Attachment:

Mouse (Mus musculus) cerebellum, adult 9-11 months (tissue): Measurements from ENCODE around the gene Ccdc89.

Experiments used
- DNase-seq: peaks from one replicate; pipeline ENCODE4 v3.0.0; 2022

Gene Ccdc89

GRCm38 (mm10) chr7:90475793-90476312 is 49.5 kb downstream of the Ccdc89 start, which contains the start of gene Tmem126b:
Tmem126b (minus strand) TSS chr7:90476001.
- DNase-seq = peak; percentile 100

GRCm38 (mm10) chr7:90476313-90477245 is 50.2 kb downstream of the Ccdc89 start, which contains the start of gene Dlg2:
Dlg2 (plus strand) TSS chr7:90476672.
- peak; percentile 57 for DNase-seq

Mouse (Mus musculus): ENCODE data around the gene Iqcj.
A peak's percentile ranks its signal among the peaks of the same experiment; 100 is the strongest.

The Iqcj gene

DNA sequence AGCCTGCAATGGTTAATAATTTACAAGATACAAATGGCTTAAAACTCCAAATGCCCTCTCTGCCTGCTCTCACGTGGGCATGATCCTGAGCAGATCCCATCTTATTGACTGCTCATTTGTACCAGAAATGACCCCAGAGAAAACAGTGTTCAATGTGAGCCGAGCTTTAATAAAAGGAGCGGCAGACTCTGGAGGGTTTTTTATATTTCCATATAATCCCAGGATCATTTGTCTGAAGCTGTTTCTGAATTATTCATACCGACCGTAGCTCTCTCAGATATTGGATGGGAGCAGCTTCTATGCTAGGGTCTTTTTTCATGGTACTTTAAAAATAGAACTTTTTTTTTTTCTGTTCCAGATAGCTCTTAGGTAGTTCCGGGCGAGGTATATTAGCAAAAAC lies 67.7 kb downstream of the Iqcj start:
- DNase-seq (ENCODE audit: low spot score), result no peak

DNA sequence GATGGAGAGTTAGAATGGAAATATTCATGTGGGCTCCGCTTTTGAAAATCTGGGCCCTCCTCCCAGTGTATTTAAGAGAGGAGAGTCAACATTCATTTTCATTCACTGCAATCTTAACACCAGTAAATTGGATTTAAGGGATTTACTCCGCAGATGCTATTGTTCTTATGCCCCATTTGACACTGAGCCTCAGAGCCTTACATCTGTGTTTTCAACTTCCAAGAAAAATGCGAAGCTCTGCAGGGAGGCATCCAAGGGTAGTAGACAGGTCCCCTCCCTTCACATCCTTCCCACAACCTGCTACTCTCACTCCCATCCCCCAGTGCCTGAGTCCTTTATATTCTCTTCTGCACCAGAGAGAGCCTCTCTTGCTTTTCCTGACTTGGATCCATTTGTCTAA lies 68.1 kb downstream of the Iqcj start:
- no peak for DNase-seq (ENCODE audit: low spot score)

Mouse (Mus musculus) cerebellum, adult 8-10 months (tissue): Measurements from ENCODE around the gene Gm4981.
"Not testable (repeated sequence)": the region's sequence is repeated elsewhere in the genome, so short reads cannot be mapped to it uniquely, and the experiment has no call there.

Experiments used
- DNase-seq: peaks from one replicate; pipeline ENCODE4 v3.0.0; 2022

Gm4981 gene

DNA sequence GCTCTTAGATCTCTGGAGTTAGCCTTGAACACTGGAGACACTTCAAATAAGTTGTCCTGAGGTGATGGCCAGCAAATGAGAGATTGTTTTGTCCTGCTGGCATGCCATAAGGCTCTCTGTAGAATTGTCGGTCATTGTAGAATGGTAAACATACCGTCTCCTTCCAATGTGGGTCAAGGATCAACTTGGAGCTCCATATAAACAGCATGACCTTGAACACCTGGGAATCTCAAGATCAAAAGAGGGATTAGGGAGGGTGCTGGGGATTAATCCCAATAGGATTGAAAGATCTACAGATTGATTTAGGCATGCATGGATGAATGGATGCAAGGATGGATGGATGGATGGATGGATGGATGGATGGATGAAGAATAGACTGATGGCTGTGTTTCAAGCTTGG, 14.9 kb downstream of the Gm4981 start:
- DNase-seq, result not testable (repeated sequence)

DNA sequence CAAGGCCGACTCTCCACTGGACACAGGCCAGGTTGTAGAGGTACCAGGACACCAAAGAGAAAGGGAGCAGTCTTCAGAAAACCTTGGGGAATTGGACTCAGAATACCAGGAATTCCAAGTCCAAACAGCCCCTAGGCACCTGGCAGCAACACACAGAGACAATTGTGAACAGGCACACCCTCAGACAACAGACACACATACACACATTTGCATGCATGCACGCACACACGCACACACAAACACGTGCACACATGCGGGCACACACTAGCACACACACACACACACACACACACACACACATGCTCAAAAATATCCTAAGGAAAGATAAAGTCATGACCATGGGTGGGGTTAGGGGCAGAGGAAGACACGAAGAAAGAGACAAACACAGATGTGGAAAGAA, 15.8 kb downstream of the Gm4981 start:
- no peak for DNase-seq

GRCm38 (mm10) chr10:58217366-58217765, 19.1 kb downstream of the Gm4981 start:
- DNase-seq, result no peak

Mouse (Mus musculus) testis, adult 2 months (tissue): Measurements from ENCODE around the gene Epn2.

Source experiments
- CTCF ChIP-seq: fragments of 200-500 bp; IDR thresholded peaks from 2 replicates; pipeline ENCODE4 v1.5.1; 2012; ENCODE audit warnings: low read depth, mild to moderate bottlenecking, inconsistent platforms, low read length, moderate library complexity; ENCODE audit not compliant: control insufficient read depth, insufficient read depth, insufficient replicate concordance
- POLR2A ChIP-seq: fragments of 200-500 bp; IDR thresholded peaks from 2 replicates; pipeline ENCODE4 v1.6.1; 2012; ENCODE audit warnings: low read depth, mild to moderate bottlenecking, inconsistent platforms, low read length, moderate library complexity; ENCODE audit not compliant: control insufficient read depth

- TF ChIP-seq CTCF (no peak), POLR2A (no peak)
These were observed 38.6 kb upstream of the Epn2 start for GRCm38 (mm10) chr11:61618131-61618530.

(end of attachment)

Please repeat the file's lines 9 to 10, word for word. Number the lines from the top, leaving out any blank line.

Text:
Dlg2 (plus strand) TSS chr7:90476672.
- peak; percentile 57 for DNase-seq